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A person, especially one who is not a licensed physician, who sets broken or dislocated bones.


(Professions) a person who sets broken or dislocated bones, esp one who has no formal medical qualifications


(ˈboʊnˌsɛt ər)

a person, usu. not a licensed physician, skilled at setting broken or dislocated bones.
ThesaurusAntonymsRelated WordsSynonymsLegend:
Noun1.bonesetter - someone (not necessarily a licensed physician) who sets broken bones
caregiver, health care provider, health professional, PCP, primary care provider - a person who helps in identifying or preventing or treating illness or disability
References in periodicals archive ?
Currently, the promoter of health, (midwives, social actors and in many places the bonesetters), is recognized as Community Health Agent and have a common trait, come from the very communities they serve, therefore, they share a sense of belonging and cultural codes.
Dr Ashgar, a former hospital administrator, said his hospitals had to clear up the mess left behind, including amputating the limbs of patients treated for fractures by backstreet bonesetters.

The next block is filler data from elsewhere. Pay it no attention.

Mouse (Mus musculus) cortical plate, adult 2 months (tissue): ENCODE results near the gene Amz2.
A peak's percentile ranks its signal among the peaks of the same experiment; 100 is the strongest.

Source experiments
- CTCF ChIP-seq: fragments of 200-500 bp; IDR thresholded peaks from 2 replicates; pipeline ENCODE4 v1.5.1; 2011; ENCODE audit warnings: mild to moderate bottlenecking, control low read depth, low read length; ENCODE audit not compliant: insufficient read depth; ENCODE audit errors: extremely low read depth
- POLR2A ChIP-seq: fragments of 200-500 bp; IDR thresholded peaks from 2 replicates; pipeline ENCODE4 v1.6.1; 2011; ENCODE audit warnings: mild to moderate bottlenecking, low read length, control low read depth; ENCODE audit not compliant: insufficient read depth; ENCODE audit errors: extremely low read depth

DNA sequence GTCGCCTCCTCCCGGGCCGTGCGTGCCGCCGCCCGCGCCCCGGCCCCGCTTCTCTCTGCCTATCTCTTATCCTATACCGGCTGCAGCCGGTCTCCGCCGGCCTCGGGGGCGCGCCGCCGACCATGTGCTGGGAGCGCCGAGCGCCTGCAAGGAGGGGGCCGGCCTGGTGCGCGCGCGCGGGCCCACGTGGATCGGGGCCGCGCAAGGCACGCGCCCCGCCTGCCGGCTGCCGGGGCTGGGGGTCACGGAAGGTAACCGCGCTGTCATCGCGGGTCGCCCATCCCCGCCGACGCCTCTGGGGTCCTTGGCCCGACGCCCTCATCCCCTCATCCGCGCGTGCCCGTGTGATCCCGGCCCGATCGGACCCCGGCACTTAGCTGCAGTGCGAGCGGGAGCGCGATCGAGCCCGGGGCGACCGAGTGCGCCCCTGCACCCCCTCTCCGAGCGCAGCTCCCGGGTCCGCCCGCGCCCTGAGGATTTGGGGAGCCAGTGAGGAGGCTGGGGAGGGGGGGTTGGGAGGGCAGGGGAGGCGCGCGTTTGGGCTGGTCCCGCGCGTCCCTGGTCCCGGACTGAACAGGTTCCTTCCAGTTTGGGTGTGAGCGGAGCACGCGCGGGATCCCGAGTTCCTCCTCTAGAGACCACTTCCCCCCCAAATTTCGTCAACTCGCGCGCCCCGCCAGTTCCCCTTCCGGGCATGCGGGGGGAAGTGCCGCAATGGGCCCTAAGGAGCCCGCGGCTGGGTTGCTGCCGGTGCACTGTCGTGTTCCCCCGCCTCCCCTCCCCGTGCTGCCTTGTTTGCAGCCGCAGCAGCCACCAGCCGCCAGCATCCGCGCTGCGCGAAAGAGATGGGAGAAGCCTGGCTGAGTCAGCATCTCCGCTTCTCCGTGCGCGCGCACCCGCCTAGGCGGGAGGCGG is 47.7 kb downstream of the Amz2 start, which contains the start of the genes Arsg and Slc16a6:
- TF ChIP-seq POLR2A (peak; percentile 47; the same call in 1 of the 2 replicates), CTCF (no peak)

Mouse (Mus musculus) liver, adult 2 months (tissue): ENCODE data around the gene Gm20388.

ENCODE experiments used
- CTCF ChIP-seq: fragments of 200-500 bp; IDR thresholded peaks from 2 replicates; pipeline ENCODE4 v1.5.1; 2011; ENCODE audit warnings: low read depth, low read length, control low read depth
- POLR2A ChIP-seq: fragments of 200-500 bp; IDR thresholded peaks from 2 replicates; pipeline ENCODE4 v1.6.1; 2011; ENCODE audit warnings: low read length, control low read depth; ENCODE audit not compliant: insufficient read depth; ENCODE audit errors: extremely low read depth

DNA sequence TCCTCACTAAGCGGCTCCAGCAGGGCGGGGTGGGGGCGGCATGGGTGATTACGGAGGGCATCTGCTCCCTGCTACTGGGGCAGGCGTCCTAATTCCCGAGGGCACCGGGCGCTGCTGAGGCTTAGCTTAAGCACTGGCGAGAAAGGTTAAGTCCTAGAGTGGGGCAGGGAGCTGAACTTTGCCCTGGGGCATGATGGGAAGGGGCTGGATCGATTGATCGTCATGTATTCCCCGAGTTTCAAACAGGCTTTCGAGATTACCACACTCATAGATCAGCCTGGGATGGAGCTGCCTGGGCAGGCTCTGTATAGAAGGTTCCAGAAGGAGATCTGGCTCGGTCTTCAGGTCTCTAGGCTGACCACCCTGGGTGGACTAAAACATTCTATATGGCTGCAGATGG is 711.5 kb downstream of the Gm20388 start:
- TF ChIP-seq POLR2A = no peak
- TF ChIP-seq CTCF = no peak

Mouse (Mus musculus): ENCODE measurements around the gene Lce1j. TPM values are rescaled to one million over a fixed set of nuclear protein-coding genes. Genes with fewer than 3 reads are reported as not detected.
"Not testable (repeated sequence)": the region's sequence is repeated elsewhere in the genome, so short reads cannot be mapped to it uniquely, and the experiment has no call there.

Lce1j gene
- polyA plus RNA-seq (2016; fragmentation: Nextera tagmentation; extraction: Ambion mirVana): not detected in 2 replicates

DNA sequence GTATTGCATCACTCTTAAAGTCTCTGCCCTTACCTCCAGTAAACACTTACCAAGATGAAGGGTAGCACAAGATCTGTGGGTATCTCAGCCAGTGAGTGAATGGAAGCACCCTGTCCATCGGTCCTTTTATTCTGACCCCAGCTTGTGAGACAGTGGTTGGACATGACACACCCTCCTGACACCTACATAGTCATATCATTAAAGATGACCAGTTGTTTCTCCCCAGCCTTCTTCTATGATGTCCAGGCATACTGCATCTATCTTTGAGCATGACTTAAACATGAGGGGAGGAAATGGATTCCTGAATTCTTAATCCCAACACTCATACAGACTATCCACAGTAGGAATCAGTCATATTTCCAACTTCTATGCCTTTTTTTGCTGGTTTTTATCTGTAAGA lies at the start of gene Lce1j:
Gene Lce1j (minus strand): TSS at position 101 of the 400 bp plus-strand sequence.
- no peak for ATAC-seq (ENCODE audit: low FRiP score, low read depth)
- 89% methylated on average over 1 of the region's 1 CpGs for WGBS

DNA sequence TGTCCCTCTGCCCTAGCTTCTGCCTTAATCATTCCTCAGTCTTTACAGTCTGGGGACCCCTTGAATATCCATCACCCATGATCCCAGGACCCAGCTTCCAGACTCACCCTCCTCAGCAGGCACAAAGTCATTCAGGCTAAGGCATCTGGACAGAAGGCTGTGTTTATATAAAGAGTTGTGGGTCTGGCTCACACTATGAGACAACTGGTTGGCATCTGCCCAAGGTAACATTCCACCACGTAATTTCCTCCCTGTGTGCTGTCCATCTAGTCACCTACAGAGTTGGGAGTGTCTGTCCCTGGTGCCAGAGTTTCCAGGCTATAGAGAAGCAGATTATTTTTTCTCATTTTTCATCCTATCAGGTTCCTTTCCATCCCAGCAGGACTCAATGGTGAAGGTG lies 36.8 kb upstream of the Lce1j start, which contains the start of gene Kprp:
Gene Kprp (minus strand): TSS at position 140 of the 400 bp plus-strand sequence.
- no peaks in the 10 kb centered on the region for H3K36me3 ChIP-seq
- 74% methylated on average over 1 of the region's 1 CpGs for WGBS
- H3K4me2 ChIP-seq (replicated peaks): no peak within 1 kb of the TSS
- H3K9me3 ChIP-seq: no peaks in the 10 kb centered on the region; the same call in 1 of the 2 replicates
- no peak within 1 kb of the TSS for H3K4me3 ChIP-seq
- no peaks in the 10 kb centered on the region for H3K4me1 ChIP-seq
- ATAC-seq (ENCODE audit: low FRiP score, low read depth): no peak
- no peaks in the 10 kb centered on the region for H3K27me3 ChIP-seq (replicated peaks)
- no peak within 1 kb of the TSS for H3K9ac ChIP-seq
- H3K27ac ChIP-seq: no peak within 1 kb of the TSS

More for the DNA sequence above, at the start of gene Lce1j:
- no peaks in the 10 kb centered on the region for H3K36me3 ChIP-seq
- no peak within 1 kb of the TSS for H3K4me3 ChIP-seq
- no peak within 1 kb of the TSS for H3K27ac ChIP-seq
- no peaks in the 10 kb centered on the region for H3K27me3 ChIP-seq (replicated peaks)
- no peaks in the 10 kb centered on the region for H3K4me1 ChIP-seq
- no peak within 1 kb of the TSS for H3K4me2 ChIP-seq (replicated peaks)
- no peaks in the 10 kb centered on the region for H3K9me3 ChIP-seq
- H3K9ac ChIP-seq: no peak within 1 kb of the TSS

People still get treated by pratctitioners of Tibb-e-Unani, Homeopathy, and herbal medicine, and still go to spiritual healers and bonesetters.
Health services in the village is poor, The village has a few spiritual and faith healers, traditional healers (quacks) like Pirs, Hakeem, bonesetters, village birth attendants and nothing else.
The therapies mostly include herbal medicine, massage, acupuncture, self-help groups, Ayurveda, faith-healing, chiropractic, cupping, bonesetters, meditation, midwives, yoga, homeopathy, aromatherapy and quacks.
Further proceedings against 16 fake general practitioners, nine each jirrahs (bonesetters) and dentists have also been initiated.
The alternative healthcare practitioners included herbalists, birth attendants, spiritualists, traditional psychiatrists and bonesetters.
This is quite often complicated in developing countries like India due to lack of awareness, poverty and presence of traditional bonesetters.
With little more than wooden rulers, plasters and cotton, traditional bonesetters treat a wide range of injuries.
That is why in this review we show the implicated practitioners are not only chiropractors but also physicians, physiotherapists, "bonesetters," and general medical practitioners.
Ballplayers and Bonesetters is part of a series and she has illustrated them all.
Once shunned as witches, hypnotists, bonesetters, magnetists and herbalists are surfing on the swelling organic wave, experts say, and have gained such acceptance that many Swiss hospitals have even begun referring patients to them.